The Officer January/February 2013 : Page 33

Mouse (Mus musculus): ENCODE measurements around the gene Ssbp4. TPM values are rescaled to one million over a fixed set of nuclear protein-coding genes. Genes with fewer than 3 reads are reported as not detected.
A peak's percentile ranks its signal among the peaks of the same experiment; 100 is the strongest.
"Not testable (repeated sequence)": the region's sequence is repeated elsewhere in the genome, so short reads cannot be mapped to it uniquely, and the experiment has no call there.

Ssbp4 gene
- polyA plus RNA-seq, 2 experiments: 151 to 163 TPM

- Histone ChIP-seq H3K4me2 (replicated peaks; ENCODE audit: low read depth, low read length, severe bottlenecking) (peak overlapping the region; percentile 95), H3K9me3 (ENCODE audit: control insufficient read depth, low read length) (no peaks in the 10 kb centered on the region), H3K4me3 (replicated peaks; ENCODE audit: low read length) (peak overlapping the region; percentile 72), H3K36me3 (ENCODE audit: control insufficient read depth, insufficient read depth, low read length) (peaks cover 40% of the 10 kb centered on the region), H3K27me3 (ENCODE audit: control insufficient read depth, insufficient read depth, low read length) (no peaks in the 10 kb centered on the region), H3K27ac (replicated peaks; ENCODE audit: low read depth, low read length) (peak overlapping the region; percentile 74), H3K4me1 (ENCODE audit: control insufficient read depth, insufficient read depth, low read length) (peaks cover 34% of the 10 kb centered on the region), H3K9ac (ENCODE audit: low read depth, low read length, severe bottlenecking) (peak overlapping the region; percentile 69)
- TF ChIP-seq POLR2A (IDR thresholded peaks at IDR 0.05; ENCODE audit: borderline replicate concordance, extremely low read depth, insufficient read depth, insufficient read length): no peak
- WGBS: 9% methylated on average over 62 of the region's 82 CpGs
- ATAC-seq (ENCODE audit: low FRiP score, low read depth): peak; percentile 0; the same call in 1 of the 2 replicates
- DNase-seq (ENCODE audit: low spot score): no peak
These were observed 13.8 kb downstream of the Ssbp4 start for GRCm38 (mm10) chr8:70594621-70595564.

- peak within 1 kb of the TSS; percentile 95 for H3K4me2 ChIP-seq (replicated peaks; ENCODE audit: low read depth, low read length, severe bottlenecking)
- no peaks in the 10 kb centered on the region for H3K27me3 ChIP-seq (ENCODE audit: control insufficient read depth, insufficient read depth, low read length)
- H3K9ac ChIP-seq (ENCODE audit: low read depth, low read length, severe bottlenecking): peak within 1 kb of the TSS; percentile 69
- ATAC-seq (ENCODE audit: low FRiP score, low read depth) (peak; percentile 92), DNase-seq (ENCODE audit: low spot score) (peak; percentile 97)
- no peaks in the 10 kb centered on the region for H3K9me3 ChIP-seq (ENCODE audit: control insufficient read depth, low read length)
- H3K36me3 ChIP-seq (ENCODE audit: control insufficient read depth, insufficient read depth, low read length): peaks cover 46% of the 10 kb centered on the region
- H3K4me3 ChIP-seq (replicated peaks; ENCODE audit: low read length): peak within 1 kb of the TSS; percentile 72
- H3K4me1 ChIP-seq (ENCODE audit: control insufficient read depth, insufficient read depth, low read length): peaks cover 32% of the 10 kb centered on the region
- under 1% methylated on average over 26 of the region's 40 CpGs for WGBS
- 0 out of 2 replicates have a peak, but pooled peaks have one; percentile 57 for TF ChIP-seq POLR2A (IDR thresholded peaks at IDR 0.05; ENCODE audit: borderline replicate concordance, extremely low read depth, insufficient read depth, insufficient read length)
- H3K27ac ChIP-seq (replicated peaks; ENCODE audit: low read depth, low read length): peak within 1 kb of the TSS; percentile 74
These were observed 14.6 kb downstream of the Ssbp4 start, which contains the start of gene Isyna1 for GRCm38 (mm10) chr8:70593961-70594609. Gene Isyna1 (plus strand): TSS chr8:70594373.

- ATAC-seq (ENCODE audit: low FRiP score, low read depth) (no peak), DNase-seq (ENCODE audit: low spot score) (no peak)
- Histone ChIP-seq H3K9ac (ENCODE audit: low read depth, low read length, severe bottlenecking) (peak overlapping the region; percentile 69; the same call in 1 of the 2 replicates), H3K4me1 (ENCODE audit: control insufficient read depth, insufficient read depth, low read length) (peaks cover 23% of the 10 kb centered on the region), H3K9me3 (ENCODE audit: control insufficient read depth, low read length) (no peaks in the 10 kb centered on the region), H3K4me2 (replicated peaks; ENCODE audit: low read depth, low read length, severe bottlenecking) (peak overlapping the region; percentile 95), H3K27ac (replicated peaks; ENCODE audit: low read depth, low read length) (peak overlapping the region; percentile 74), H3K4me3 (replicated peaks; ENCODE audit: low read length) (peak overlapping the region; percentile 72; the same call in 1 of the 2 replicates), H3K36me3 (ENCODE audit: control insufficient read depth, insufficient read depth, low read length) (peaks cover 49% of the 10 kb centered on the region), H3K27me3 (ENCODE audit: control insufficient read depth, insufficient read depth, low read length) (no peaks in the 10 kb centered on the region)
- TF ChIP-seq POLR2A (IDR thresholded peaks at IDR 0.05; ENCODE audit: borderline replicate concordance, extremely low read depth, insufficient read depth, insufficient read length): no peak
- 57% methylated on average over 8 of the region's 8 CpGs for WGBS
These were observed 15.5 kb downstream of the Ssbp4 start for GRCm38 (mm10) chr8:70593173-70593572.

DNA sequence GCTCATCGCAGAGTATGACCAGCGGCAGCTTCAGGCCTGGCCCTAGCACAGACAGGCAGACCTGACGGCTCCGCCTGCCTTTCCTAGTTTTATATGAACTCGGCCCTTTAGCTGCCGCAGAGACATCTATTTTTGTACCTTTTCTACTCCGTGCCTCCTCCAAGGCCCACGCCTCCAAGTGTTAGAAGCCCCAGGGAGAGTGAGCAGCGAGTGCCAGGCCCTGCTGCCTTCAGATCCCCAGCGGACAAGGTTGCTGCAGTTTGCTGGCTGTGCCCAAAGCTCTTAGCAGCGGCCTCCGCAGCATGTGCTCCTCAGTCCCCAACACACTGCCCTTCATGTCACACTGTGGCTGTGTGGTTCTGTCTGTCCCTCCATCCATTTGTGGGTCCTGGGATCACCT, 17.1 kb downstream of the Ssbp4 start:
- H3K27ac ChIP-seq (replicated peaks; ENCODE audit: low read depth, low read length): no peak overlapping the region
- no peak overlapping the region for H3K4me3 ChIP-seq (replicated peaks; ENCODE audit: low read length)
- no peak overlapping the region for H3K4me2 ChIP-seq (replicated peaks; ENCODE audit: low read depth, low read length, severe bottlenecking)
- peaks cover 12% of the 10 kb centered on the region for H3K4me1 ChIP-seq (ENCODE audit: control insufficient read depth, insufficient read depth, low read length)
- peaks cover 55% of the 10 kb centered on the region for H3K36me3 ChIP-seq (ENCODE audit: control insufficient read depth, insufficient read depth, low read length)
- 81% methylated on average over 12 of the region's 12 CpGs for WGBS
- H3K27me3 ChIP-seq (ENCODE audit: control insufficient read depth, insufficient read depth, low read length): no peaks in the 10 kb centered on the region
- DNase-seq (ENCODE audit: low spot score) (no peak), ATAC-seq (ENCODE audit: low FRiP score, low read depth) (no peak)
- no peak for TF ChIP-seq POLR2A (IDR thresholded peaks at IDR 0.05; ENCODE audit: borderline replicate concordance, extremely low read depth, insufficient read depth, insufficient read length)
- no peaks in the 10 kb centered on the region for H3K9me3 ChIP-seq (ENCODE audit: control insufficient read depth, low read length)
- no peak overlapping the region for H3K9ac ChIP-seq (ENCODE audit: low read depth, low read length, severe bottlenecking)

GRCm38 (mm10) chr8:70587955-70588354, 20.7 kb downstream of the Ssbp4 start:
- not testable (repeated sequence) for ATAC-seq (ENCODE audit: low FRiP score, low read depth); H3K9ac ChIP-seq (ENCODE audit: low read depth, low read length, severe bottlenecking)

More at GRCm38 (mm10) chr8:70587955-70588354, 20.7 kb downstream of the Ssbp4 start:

INTO THE STORM AIR WHILE HER CONCERNS ARE FOR THOSE ON THE GROUND. | BY CAPT NICOLE MITCHELL, USAFR, 53RD WEATHER RECONNAISSANCE SQUADRON Long before Hurricane Sandy hit the East Coast, before it was barely a mention on the news, I was watching it, wondering what it would do, and wishing I were, literally, in the storm. I’m a weather of cer with the 53 rd Weather Reconnaissance Squadron at Keesler AFB in Biloxi, Miss., better known as the Hurricane Hunters. We’re the Air Force Reserve members who f y into storms, but I was going to be watching Hurricane Sandy from the sidelines. T rough a combination of scheduling, fairness (I had f own Hurricane Isaac earlier in the year), and limited man-day money early in the f scal year, I sat home and watched the action, knowing my colleagues who were f ying were in for a historic storm. Most civilians who hear what I do for the military think it’s either awesome or crazy. It’s probably a little of both, but I absolutely love it—from seeing Mother Nature at work f rsthand to knowing how important our work is in contributing to the safety of people along our coastlines. T e data we collect is critical. Over water, there isn’t as much meteorological data as for storms over land. So, we f y right into tropical systems and not only f nd the exact center of the storms, which gives a more accurate starting point for the forecasts, but we collect crucial data such as wind, pressures, and temperatures. All of this goes directly to the staf at the National Hurricane Center so that they have both a good idea of the current conditions and trends, and data to go into the computer models that help in forecasting storm track and intensity. Some estimate our data improves the forecast by 30 percent, saving millions of dollars and countless lives. It’s certainly not a job for everyone. While some storms can be calm, you can also get anything from nonstop turbulence to hail, lightning strikes, even tornadoes forming in the eyewalls we f y through—especially when the storms start to move over land. For example, in a tropical storm a few years ago, the plane I was in took a lightning strike that knocked out its radar. We had to f y out of the storm blind, trying to miss the worst of the weather. It can also be grueling work. Our storm f ights average 10 hours (not including mission prep and debrief), but this can vary greatly. We typically spend about f ve to six hours inside a storm, so the duration of our f ights depends in large part on how far away a storm is. If it is near the base we are launching from, it might be what we would consider a short six-hour f ight. When a longer f ight is required to get to a storm, our missions can last more than 13 hours, guaranteeing a 16-hour day, usually in odd shif s around the clock that knock your sleep cycle completely out of whack. Even with all of that, I absolutely love the job. Af er you’ve f own enough storms, sometimes they start to blend together, and it can be hard to remember specif cs of a particular storm. Hurricane Irene that hit the East Coast in 2011 is already a little like that for me. It took a check of my logbook to remember that I had three dif erent Irene THE O FFICER / J ANUARY –F EBRUARY 2013 33

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